To calculate relation between two feature values, we establish an intersection matrix of their corresponding feature intersection sets. Matrix cells have binary values:
- 0 whenever intersection between sets is empty
- 1 otherwise
For two-dimensional feature (such as the shape) of two values A and B, we obtain the following intersection matrix.
The indexing relation between two values is expressed then by a binary value which is the juxtaposition of each raw of the corresponding intersection matrix. This is very important for indexing purposes.
Indexing Images
To index an image, we proceed as follows. First, we identify the spatial relations between the whole image and its salient objects. This allows determining the relative position of each object inside the image. In this case, the shape is used as a feature. The image is considered as a special object 1 that encloses all salient objects. We compute the intersection matrix of each pair of Image/Salient object. Figure 7 shows the result of this step on a 2D image I: three different spatial relations between the image I and its salient objects (a1, a2, and a3) are identified. It is important to mention that these relations are traditionally described by only one expression (i.e. northwest). We can see that, even at this level, our method provides a higher expression capability.
The second step consists of computing spatial relations between each pair of salient objects. Our method allows combining both directional and topological relation into one binary relation. The directional and topological relations are replaced by an expressive binary spatial relation between two salient objects. Figure 8 shows the result of this step where a distinguished 2 spatial relation is identified for each pair of salient objects of the image I.
Indexing Evolutionary Content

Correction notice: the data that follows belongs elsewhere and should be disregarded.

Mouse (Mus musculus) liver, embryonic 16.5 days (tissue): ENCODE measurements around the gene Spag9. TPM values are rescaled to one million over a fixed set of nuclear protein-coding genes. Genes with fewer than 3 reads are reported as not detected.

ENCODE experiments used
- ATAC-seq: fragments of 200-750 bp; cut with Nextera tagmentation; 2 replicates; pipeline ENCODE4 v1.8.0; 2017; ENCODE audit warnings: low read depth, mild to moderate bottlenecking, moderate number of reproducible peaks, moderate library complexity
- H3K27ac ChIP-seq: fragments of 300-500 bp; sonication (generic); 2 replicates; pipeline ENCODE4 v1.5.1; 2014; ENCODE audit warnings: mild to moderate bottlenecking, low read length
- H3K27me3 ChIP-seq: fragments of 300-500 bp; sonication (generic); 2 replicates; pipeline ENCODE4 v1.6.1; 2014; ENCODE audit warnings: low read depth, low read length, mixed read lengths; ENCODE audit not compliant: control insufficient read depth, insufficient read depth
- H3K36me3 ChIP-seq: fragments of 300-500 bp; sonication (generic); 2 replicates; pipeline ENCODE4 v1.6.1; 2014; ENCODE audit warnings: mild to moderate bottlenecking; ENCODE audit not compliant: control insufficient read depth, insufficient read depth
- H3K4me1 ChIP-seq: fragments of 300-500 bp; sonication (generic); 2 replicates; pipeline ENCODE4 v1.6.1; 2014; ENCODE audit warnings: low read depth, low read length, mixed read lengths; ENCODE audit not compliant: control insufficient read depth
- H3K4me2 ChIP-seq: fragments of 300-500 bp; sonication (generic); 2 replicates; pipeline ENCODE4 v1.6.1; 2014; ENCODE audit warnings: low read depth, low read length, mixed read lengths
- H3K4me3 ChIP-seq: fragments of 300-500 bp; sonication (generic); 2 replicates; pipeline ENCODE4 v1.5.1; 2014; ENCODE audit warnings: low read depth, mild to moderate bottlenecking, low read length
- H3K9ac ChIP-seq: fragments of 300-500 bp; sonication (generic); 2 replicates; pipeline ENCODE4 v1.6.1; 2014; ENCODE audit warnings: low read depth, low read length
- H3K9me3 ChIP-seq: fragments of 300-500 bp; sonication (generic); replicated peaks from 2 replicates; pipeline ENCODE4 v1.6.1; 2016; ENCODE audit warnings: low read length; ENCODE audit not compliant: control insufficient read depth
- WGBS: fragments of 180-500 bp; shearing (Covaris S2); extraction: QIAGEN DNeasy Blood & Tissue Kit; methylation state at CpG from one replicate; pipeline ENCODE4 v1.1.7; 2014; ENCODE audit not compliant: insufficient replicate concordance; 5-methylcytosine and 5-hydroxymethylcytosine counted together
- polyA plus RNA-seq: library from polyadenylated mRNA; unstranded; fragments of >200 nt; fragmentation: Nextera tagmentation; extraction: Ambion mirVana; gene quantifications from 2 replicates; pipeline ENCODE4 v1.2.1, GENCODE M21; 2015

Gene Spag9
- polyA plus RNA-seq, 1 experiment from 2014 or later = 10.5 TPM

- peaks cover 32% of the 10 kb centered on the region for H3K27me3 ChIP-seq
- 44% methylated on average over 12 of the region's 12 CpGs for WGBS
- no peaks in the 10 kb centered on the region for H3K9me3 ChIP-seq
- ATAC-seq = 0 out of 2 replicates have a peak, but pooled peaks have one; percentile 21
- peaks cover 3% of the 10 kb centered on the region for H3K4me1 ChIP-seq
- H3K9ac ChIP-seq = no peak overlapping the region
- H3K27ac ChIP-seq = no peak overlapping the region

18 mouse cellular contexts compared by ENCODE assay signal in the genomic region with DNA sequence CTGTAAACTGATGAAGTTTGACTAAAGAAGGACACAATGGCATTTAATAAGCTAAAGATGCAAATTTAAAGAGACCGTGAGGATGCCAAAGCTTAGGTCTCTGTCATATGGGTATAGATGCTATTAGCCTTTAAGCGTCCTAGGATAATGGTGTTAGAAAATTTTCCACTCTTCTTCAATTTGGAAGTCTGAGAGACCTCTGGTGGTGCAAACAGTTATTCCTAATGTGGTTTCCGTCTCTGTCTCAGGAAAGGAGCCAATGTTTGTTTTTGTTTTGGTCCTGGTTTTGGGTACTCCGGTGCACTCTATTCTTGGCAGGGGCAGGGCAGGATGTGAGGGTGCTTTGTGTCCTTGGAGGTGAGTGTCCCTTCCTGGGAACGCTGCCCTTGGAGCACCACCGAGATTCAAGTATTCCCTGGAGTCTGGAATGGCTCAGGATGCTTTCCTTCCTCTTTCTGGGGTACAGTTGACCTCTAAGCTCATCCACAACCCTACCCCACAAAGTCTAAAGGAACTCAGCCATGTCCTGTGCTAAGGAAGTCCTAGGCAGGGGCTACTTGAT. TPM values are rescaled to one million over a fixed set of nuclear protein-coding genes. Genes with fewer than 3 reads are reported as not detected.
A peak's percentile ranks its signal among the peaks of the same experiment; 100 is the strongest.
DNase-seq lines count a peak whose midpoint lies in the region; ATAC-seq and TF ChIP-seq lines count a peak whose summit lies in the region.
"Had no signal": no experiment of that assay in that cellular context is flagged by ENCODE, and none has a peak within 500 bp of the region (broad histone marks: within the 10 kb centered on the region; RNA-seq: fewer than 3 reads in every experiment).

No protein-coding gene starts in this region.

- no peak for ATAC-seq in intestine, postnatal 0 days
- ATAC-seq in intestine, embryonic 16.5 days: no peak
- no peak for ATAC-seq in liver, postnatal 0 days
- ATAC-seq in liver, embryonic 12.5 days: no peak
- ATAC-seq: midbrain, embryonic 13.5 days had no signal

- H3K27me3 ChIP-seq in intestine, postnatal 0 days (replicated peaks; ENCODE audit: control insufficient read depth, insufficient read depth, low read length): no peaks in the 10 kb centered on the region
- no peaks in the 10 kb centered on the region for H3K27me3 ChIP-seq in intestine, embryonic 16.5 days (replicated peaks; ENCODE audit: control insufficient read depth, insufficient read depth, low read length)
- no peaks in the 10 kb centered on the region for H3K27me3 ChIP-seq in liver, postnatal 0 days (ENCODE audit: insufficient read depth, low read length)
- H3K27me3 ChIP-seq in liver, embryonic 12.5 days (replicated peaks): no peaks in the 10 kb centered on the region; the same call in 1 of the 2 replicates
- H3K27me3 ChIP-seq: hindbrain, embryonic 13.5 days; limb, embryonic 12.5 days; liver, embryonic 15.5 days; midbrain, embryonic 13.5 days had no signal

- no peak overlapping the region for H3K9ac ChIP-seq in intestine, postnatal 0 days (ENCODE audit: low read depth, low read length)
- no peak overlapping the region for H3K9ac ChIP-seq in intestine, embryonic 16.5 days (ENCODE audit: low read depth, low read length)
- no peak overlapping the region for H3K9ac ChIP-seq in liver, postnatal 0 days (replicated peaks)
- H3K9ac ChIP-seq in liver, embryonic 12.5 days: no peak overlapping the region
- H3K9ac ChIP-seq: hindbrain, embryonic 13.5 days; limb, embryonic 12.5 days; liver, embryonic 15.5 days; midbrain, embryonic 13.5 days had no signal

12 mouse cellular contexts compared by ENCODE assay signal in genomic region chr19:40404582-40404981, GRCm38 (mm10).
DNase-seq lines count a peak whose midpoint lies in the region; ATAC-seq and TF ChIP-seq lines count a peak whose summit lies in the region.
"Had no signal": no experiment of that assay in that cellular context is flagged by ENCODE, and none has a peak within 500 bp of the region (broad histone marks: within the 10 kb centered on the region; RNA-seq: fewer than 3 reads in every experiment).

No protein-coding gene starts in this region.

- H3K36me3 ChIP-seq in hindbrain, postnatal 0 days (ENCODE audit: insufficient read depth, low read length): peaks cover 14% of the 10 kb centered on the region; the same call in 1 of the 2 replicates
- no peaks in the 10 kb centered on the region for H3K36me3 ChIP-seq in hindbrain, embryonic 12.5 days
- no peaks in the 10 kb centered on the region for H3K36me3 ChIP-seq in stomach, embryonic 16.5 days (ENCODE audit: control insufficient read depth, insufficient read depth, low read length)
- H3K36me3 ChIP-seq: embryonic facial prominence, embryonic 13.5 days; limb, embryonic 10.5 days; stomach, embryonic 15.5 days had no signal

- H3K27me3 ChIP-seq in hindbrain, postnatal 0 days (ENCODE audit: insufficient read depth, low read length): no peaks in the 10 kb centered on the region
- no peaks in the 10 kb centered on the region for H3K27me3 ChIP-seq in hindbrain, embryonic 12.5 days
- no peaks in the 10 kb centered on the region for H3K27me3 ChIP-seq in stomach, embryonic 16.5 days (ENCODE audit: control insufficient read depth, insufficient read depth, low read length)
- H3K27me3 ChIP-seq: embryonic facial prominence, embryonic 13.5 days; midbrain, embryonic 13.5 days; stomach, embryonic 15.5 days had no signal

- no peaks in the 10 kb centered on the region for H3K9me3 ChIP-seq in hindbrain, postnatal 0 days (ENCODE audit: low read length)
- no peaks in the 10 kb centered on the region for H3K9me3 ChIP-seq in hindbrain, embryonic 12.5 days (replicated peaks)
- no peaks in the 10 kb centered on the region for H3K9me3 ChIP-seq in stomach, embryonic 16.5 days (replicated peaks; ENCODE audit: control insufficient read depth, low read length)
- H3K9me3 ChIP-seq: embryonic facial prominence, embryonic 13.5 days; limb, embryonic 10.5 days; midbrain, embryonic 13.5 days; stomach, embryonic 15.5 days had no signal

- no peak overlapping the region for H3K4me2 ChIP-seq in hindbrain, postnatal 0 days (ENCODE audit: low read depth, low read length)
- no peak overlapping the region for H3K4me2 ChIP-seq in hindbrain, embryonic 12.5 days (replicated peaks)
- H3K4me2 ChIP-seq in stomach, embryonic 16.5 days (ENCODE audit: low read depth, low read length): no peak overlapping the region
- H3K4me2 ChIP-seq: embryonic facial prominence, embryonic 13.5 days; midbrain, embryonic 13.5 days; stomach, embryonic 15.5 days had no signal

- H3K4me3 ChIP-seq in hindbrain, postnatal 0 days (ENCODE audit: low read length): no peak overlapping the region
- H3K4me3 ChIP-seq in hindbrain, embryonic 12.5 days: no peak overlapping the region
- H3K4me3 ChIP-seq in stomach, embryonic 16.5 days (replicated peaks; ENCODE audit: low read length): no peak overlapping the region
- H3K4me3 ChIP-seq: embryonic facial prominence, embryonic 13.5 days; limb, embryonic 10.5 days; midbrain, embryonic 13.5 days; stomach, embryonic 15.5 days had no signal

To index evolutionary content of images, we compare some of their features values. We consider that calibrating techniques are already applied before comparing. In Chbeir et al. (2001b), we identified several types of evolutionary possibilities in the medical domain. In this paper, we address only two major possibilities: the displacement and the transformation of salient object.
The displacement represents the evolution of salient object position between two images. For example, the displacement of a fibrinocruorique clot through a deep vein of the lower limb is very common in medicine. The displacement of a salient object can be captured by comparing its relative spatial relations with images, and then its spatial relations with other salient objects. Using our method, even similar and complex spatial situations are detected (see following below).
The transformation represents the evolution of an object shape between two images. For example, the expansion of tumor size inside the left lobe of a brain is an example of this type of evolution. The transformation can be expressed as deformation, contraction, stability, and so on. To detect salient object transformation, we consider the surface as a feature. In this case, the exterior set F – is considered as indivisible. We determine then the relation between the surface changes of the same salient object detected in two images. In the medical domain, it is obvious that the two images must belong to the same patient. Figure 9 snapshots some of the possible evolutionary relations that can be detected.
APPLICATION EXAMPLE
Let us consider a medical image with three salient objects a1, a2, and a3 (Figure 10) where shapes have changed during a period of time. These two situations resemble similar but actually different. The distinction between them must be well expressed especially in the application domains that require precision (such as in medicine). As shown in Figure 10, our method is capable to distinguish the different situations that are traditionally impossible to detect. The relations R 12 and R’ 12 are equal but both relations R 23 /R’ 23 , and R 13 / R’ 13 are clearly distinguished.
Furthermore, our indexing method allows detecting the salient objects transformations: the deformation of a3, and the contraction of both a1 and a2.
CONCLUSION
We presented the domain of spatio-temporal image indexing and an original method capable of considering different types of relations in image representation. With our method, it is possible to homogenize, reduce and optimize the relations in image description models (Chbeir et al., 2002). In this article, we showed how to provide a highly expressive power to spatial relations that can be applied to describe images and then to formulate complex visual queries. We also showed how to detect evolutionary content of images. The example in medical domain demonstrates how image indexing can be improved.
Currently, we are working on integrating such indexing method in our prototype EMIMS (Chbeir et al., 2001a; Chbeir et al., 2002). Future work includes considering indexing of low-level features (color, texture, etc.) and more intense experiments in complex environment where large number of feature dimensions (2,5D 3 and 3D images) and salient objects exist. Our method will also be studied to see if it can used in datagrid computing.